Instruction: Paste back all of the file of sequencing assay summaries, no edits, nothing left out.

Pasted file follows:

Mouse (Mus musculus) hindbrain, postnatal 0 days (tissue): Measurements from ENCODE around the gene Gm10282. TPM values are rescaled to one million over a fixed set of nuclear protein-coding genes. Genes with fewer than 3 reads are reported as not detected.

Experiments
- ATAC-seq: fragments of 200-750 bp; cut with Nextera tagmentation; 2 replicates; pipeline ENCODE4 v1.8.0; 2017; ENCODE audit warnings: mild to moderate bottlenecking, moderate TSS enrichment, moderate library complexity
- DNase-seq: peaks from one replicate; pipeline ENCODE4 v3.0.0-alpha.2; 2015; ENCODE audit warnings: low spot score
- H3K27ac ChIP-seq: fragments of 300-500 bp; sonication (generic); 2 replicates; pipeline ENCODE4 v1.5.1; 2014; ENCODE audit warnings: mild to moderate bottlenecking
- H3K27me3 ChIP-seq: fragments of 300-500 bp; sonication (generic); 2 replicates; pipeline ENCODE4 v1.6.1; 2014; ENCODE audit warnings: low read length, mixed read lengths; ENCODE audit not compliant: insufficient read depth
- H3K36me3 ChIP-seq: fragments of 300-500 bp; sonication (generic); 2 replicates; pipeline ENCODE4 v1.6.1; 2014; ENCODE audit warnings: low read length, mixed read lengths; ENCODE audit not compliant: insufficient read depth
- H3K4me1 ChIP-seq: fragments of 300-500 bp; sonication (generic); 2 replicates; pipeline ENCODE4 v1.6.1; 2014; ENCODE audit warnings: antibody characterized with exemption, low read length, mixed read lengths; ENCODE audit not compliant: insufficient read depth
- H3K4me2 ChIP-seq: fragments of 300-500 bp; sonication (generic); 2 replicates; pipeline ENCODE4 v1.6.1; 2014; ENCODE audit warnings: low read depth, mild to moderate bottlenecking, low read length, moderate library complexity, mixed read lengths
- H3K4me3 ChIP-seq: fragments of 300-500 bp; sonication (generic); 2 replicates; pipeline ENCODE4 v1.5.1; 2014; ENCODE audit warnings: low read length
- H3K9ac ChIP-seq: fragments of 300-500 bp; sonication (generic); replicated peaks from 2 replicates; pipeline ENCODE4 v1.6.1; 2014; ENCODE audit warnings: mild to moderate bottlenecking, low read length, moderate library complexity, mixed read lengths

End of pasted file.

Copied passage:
Mouse (Mus musculus) hindbrain, postnatal 0 days (tissue): Measurements from ENCODE around the gene Gm10282. TPM values are rescaled to one million over a fixed set of nuclear protein-coding genes. Genes with fewer than 3 reads are reported as not detected.

Experiments
- ATAC-seq: fragments of 200-750 bp; cut with Nextera tagmentation; 2 replicates; pipeline ENCODE4 v1.8.0; 2017; ENCODE audit warnings: mild to moderate bottlenecking, moderate TSS enrichment, moderate library complexity
- DNase-seq: peaks from one replicate; pipeline ENCODE4 v3.0.0-alpha.2; 2015; ENCODE audit warnings: low spot score
- H3K27ac ChIP-seq: fragments of 300-500 bp; sonication (generic); 2 replicates; pipeline ENCODE4 v1.5.1; 2014; ENCODE audit warnings: mild to moderate bottlenecking
- H3K27me3 ChIP-seq: fragments of 300-500 bp; sonication (generic); 2 replicates; pipeline ENCODE4 v1.6.1; 2014; ENCODE audit warnings: low read length, mixed read lengths; ENCODE audit not compliant: insufficient read depth
- H3K36me3 ChIP-seq: fragments of 300-500 bp; sonication (generic); 2 replicates; pipeline ENCODE4 v1.6.1; 2014; ENCODE audit warnings: low read length, mixed read lengths; ENCODE audit not compliant: insufficient read depth
- H3K4me1 ChIP-seq: fragments of 300-500 bp; sonication (generic); 2 replicates; pipeline ENCODE4 v1.6.1; 2014; ENCODE audit warnings: antibody characterized with exemption, low read length, mixed read lengths; ENCODE audit not compliant: insufficient read depth
- H3K4me2 ChIP-seq: fragments of 300-500 bp; sonication (generic); 2 replicates; pipeline ENCODE4 v1.6.1; 2014; ENCODE audit warnings: low read depth, mild to moderate bottlenecking, low read length, moderate library complexity, mixed read lengths
- H3K4me3 ChIP-seq: fragments of 300-500 bp; sonication (generic); 2 replicates; pipeline ENCODE4 v1.5.1; 2014; ENCODE audit warnings: low read length
- H3K9ac ChIP-seq: fragments of 300-500 bp; sonication (generic); replicated peaks from 2 replicates; pipeline ENCODE4 v1.6.1; 2014; ENCODE audit warnings: mild to moderate bottlenecking, low read length, moderate library complexity, mixed read lengths